Hell Asylum was shot on digital video, which has come a long way. It's quite a step above borrowing Dad's camcorder to make a backyard movie, but it still falls way short of the quality you get from using film. Now, as already mentioned, the use of video falls perfectly in line with the theme of the movie, but there are still scenes where the harsh look of video as well as the muddiness and lack of detail really distracts the viewer. But it is presented in 1.85:1 widescreen, enhanced for 16x9 screens, so at least attempts were made to have as film-like appearance as possible.
Surprisingly, Hell Asylum is presented in a Dolby Digital 5.1 soundtrack. This is definitely one area that Tempe Video does not skimp on. Some of the sound effects are gimmicky and excessive, and it seems that sometimes they used the rear speakers just to prove that they could do it. But the music sounds really nice and full, and the dialogue is quite clear. I'd have preferred if they had toned down the rear speaker use a little, as it's rather unnatural, but overall the sound presentation is well done. Fans of hard metal music will like the tunes, especially the Phantasm-inspired closing theme.
Since Tempe is also the studio who produced Hell Asylum (along with Full Moon Pictures), they had no problems providing a wealth of supplements. Danny Draven and music composer Josephine Soegijanty provide a running commentary that actually disappointed me a little. Most of the talk is the logistics of the film, such as location, the title, the actors, and the bands that provided the songs used. I'd like to have heard a little more about Draven's goals with the movie, his influences, and any social commentary he might have been making. He also mentions doing more of this type of work; while it is an enjoyable film, I hope he uses this as a stepping stone to bigger and better things, and not develop a career as a low-budget straight-to-video hack, like so many others have done.
Draven also made a video diary of his work on the film, and that's well worth a watch. You see the pre-production, the hectic filming schedule, and the editing process. It was interesting to note that this whole production was done around September and October of 2001. Just over six months from pre-production to DVD release! The cast and crew provide interviews, including a duet of "Leaving on a Jet Plane" courtesy of actresses Stacey Scowley and Tanya Dempsey. Joe Estevez (yes, one of THOSE Estevezs) is interviewed too. After that is a still gallery and a few bloopers and outtakes. The bloopers aren't too bad; you'll get to hear Tim Muskatell refer to the fictional show as "Fear Factor", and also get to see him dislocate his kneecap in a stunt sequence. And finally, we get a trailer and teaser for Hell Asylum as well as some other Tempe Films trailers too.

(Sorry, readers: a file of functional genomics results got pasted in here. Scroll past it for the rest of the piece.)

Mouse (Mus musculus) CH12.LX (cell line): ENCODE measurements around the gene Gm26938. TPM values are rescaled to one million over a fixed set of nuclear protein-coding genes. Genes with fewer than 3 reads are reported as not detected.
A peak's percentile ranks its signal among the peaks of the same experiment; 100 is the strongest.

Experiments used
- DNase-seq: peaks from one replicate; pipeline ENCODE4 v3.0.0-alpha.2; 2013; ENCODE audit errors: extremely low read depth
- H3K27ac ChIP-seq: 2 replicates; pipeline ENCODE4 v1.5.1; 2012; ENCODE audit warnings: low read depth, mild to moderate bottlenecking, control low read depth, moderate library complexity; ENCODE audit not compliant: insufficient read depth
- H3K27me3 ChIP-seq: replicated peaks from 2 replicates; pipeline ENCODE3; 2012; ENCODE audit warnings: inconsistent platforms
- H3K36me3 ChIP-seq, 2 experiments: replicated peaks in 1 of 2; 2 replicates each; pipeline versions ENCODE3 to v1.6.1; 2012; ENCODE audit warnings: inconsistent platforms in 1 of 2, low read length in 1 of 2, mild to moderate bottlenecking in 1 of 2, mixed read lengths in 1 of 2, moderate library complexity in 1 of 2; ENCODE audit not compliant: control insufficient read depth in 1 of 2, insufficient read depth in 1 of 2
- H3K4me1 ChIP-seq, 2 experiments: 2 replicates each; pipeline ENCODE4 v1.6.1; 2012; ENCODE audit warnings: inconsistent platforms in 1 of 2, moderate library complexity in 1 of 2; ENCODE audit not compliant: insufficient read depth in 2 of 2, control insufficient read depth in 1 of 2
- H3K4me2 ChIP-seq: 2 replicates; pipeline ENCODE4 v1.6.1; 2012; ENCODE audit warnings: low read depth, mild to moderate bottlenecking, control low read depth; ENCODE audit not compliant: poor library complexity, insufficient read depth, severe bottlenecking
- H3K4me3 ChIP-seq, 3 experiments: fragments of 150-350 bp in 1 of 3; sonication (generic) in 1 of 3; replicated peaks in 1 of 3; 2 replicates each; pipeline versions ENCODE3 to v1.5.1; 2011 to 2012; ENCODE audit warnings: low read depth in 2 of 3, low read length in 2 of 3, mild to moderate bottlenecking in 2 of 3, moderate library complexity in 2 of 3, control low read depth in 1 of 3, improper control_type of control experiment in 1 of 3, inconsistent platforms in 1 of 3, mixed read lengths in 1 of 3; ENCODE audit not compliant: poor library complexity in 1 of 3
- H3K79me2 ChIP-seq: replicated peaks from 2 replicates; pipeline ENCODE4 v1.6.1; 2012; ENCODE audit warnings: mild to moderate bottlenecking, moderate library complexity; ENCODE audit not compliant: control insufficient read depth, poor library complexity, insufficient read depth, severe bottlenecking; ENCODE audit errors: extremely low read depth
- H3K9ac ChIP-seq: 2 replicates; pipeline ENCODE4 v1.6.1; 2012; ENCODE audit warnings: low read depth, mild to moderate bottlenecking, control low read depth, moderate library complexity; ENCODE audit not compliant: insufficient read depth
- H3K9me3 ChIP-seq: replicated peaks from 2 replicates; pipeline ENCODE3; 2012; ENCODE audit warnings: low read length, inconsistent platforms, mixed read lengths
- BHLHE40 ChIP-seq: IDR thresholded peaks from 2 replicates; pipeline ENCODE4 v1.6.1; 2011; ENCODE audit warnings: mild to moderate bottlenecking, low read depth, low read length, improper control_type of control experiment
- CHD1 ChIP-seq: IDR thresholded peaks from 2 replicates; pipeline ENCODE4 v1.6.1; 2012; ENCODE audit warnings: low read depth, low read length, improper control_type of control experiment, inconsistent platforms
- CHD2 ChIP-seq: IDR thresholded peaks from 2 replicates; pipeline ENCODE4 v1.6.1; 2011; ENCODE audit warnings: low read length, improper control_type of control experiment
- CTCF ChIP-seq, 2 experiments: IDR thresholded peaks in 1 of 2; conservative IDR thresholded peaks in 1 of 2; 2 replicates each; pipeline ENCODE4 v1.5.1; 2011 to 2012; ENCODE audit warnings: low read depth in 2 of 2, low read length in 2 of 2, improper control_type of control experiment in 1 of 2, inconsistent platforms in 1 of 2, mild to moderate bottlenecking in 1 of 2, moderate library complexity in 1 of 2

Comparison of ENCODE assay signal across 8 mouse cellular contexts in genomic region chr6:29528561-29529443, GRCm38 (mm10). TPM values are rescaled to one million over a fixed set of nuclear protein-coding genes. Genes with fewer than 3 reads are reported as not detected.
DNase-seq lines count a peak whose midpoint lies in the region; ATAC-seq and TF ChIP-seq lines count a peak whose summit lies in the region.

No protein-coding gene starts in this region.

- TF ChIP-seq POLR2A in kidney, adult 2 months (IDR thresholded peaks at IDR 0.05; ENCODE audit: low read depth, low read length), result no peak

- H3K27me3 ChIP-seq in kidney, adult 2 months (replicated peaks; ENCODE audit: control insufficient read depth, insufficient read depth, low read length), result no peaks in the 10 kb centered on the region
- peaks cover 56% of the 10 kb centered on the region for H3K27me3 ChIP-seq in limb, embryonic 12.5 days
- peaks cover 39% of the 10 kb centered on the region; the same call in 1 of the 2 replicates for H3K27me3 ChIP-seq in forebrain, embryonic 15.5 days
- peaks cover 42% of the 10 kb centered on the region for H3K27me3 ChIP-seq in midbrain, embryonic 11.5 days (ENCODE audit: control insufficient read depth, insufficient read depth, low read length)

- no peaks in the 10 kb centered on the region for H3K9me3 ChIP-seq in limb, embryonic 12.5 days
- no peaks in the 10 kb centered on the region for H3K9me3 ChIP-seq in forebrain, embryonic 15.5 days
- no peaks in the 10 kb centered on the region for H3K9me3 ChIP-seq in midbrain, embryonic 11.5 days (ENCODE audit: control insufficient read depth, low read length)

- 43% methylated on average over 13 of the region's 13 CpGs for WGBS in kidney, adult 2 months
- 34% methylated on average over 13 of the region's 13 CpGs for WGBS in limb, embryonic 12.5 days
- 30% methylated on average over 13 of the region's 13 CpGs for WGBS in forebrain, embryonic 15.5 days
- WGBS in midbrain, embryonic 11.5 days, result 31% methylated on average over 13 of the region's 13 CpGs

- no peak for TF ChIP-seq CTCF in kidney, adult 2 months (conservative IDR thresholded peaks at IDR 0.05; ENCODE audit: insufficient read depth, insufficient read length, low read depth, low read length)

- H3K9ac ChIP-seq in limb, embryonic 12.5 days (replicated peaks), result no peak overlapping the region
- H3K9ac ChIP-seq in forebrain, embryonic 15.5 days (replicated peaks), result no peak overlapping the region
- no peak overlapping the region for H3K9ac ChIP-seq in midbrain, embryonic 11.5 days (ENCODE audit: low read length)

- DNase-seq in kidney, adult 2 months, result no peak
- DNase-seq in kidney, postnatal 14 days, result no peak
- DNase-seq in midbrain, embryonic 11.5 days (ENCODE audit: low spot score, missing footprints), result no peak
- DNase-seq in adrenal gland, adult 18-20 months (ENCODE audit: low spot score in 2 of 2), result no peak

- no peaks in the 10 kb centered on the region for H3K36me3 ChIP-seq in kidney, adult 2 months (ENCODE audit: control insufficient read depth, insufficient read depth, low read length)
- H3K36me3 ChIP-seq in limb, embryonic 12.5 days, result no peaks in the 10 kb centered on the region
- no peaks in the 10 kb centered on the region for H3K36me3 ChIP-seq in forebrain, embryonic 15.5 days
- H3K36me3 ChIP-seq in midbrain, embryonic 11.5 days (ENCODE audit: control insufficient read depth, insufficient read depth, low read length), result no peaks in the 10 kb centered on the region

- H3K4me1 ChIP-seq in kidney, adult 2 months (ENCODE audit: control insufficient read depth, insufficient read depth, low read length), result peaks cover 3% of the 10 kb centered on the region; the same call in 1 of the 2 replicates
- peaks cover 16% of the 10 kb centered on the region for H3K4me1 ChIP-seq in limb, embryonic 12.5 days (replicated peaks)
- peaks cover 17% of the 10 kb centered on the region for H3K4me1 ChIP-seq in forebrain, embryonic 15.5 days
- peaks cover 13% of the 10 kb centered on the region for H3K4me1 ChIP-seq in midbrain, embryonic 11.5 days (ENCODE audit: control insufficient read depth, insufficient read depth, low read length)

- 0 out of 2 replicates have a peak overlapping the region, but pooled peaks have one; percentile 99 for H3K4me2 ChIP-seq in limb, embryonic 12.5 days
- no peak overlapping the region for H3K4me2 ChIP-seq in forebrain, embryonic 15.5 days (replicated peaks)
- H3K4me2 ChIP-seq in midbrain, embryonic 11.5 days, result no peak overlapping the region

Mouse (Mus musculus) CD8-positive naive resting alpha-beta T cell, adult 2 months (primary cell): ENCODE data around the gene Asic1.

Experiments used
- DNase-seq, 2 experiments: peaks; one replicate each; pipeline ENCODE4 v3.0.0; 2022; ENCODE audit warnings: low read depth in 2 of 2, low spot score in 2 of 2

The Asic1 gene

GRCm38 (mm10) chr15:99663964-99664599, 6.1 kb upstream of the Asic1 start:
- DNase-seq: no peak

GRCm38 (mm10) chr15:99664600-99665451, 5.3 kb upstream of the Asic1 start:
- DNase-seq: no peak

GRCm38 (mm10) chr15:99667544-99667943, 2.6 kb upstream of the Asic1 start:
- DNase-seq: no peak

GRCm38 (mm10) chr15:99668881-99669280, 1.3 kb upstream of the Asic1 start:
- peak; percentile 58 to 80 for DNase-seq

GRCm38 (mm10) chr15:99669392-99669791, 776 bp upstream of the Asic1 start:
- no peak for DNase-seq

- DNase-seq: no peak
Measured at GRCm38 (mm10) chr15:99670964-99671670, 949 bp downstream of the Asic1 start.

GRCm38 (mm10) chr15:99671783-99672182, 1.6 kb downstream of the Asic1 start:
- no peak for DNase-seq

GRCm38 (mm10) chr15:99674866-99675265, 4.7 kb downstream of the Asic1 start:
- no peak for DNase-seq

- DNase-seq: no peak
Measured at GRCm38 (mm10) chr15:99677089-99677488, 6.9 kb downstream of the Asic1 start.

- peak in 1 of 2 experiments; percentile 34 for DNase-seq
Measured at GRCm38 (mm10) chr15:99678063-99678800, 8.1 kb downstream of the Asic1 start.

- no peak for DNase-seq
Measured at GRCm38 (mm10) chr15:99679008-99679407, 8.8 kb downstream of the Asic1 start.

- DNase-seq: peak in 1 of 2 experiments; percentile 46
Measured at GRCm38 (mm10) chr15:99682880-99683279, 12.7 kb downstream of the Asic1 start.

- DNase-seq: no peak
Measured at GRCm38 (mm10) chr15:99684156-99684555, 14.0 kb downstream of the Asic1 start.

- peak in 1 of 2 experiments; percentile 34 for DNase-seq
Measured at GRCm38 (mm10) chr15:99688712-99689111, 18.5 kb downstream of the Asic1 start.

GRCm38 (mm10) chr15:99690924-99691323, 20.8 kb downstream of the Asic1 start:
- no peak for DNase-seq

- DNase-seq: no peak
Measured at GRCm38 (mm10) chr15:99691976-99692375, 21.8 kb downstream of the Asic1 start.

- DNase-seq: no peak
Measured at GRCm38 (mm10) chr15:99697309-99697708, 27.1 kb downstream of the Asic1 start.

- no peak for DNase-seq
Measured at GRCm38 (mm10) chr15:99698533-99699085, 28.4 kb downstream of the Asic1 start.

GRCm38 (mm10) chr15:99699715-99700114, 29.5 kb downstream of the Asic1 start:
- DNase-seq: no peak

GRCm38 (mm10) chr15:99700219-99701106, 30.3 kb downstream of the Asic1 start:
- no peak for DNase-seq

Lastly, another shot-on-video movie appears on this disc too. It's Mulva: Zombie Ass Kicker directed by Chris Seaver. Now, this is what we come to expect from shot-on-video features. This "movie" may just be the most annoying 45 minutes of my life. Not only do we have the movie, but there's a director's introduction and full commentary. At least Seaver isn't concerned with political correctness, as he appears in blackface (!), as a sort of cross between Bill Cosby and Jackie Childs (the lawyer character on Seinfeld). But it's the character of Mulva herself that will have you looking for things to throw at your TV. You've been warned.
Hell Asylum will never be mistaken for The Exorcist, and it was never meant to. It's cheap, the acting isn't great, and director Draven relies on video tricks a little too often for my taste. But it also has a decent premise, some pop-culture commentary, a few plot twists, and a pretty fast pace. It falls into that "pleasant surprise" category (although I really could have lived the rest of my life without ever seeing Mulva: Zombie Ass Kicker). Horror fans looking for something different and contemporary might really enjoy Hell Asylum. The DVD of this movie is worthy too, with decent 5.1 sound and supplemental features that provide a nice little background on the movie (although navigating the DVD is a little slow). I hope Draven continues to try to improve as a filmmaker and not stay in this niche. He just might be able to make the jump from "not bad" to "pretty damned good."
Movie - C+
Image Quality - C
Sound - B
Supplements - A
- Running Time - 1 hour 12 minutes
- Rated R
- 1 Disc
- Chapter Stops
- Dolby Digital 5.1 Surround
- Commentary Track with director Danny Draven and music composer Josephine Soegijanty
- Director's Production Diary
- Cast & Crew Interviews
- Cup O' Joe - The Joe Estevez Interview
- Bloopers & Outtakes
- Still Gallery
- Trailer and Teaser
- Tempe DVD Trailers and Coming Attractions
- Bonus Feature - Mulva: Zombie Ass Kicker, with intro and commentary